Wishing everyone a Happy New Year! May 2012 be everything you want it to be and more!
When it comes to entertaining during the Holidays, there are often certain expectations and many of these are self-imposed.
Here are some tips to help you survive your Holiday dinner parties - whether you are having guests around for dinner or a big family traditional meal. Not all of these tips will apply to every occasion, but even if you pick two or three for a specific meal, they will help your day go smoother and most of all - be more enjoyable for you:
So you've worked out you're going to cook a turkey and you have a recipe. But often that's where the information ends. Here are some tips to help you through the various steps of cooking your turkey, no matter what recipe you use.
Before anything, you need a turkey. Check out our Everything Turkey posting providing information about selecting the best turkey for your needs, as well as determining how long it will need to cook for.
Avoid feeling rushed and stressed out on the day by putting together a timetable to work out when each task needs to be completed. This should include when to start cooking the turkey, when to start cooking each side dish and everything else that needs to happen before you sit down to eat. Check out our Thanksgiving Planning Guide for more information.
So, you've got the turkey, you know how long to cook it for, you have a timetable, and undoubtedly the first thing you'll need to do is start cooking the bird...
Remove the turkey from the refrigerator at least an hour before starting to cook. This allows the turkey to get to room temperature and will help with cooking it evenly.
Before you can cook the turkey, you need to prepare it. Remove the bag of giblets (the heart, liver, gizzards and neck of the bird) from the inside of the turkey. They are generally in a sealed bag stuffed in the neck of the bird or in the main body cavity. The giblets can be used for stock or gravy.
Next, remove the turkey timer if there is one. The turkey timer isn't an accurate way of determining whether the bird is cooked. It's merely a temperature sensitive switch that pops once the switch has come to a predefined temperature. Removing it is merely so you don't get fooled or confused.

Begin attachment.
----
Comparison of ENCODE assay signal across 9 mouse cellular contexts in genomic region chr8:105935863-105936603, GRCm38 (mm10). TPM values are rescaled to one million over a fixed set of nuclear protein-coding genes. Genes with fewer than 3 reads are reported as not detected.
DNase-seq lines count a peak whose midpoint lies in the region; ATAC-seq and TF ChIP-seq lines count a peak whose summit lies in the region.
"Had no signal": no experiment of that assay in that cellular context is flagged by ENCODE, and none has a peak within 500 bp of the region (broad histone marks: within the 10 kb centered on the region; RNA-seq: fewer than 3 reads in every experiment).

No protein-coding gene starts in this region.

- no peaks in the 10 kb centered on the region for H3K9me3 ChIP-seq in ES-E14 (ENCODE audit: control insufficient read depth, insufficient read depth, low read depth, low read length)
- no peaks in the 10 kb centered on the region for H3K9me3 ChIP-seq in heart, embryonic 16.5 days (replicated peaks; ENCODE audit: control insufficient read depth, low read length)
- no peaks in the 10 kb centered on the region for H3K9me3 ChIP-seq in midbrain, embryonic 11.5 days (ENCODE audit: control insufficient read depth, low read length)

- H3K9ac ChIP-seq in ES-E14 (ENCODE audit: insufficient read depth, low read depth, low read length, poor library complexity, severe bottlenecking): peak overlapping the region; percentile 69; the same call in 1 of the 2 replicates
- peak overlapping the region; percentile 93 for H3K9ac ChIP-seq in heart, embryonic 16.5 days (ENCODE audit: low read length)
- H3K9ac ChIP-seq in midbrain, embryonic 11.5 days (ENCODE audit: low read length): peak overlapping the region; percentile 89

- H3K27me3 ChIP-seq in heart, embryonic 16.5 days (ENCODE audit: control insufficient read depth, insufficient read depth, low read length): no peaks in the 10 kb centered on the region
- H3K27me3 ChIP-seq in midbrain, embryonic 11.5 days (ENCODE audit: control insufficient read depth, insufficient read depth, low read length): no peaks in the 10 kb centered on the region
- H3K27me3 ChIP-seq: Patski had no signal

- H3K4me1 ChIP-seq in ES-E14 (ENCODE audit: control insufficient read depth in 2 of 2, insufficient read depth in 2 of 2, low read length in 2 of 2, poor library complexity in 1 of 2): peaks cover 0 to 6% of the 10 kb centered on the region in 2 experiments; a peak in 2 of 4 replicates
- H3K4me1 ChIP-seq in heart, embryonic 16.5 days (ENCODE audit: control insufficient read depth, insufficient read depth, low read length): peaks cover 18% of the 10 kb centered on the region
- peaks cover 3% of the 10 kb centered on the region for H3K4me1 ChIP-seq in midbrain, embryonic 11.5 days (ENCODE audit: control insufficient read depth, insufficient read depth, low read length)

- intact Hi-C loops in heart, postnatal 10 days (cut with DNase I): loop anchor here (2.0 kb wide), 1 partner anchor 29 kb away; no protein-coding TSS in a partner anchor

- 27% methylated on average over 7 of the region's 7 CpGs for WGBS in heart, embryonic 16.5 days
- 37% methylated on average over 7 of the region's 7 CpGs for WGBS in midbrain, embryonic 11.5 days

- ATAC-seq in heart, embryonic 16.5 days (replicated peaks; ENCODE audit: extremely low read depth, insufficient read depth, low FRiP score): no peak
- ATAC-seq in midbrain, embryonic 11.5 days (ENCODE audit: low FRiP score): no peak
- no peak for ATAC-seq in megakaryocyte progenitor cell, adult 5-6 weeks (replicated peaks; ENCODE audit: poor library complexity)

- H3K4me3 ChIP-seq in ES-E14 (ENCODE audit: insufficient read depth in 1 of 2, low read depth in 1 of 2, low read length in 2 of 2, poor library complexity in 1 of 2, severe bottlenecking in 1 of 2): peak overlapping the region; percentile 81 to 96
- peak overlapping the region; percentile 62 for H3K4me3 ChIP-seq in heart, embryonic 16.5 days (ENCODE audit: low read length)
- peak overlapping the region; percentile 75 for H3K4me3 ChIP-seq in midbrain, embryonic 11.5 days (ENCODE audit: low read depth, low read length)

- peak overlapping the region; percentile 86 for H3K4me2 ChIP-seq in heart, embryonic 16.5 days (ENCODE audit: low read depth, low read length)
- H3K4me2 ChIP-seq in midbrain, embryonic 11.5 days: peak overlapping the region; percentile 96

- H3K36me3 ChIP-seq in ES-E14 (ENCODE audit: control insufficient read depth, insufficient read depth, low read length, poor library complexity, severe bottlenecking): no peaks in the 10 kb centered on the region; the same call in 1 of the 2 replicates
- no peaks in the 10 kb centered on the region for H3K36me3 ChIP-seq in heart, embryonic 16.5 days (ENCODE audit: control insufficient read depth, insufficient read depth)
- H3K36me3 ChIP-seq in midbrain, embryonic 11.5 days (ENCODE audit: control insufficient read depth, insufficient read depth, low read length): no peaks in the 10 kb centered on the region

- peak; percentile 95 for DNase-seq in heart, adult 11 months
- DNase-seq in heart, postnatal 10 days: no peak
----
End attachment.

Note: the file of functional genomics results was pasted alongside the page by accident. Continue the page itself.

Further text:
Remove any remaining feathers. Sometimes there's a few remaining feathers on the turkey once it has been plucked - these are generally near the legs or wings. The easiest way to remove them is with a pair tweezers.
Wash the turkey inside and out with running cold tap water. Dry the inside and out with paper towels. Season the inside of the turkey liberally with salt and freshly ground black pepper. If you're not going to stuff the turkey with stuffing, fill the turkey with:
To ensure your turkey cooks evenly, you need to truss it with string (make sure you use cotton string as plastic based twines will melt). This keeps the turkey more compact and makes sure the wings and legs aren't cooked before the remainder of the turkey. The easiest way to do this is by cutting a piece of string 3 times the length of the turkey. Find the center of the string. Now with the legs facing toward you, reach over and wrap the string around the back of the turkey (furthest away from you) starting at the bottom with the center of the string being in the middle. Bring each side of the string round the sides of the bird and over the top of the legs (between with legs and the body). Loop the ends of the string around (under and then over) the ends of the legs so that the string catches the turkey legs to pull them together. Now bring the two ends of the string together at the end closest to you and pull firmly to tie a knot or bow (see photograph below).
Finally tuck the wing tips under the string so that everything is compact (see photograph below).
Cook the turkey in a large roasting pan, preferably with a roasting rack. This elevates the turkey and allows the heat to circulate around the whole bird. If you don't have a rack, roughly cut large pieces of carrot and onion, place them evenly in the bottom of the pan. Then rest the turkey on the vegetables. The vegetables will elevate the bird as well as adding flavor to the meat juices.
Baste the turkey as per the recipe but be careful about adding too much liquid to the pan as it will steam the turkey rather than roast it.
So you've been cooking the turkey for a while (but it's not done yet) and you notice the skin is darkening sooner than you want. All you need to do is create a "turkey tent" with some aluminum foil (see photograph below) - it doesn't have to be sealed shut, merely secured enough to move the turkey in and out of the oven without falling off. Remember to remove the foil about 30 minutes before you are due to remove the turkey from the oven so that it finishes browning up.
The last important thing to remember is that once you take the turkey out of the oven, it needs to rest at room temperature for at least 20 to 30 minutes before you start carving. This allows the juices to flow back into the meat, creating a moister turkey. When you take the turkey out the oven, transfer it to a warm platter and cover with aluminum foil - you can use the same foil you used when the turkey was cooking. This allows you to use the pan you were cooking the turkey in for making the gravy. Just before serving drain off the excess liquid that will have pooled in the bottom of the turkey platter during resting.
The holidays are a wonderful time to catch up with family and friends but sometimes entertaining large numbers of guests can be daunting and a little bit stressful. Here are some simple ideas for helping reduce the Thanksgiving entertaining stress:
For a quick reference checklist use our Thanksgiving Cheat Sheet: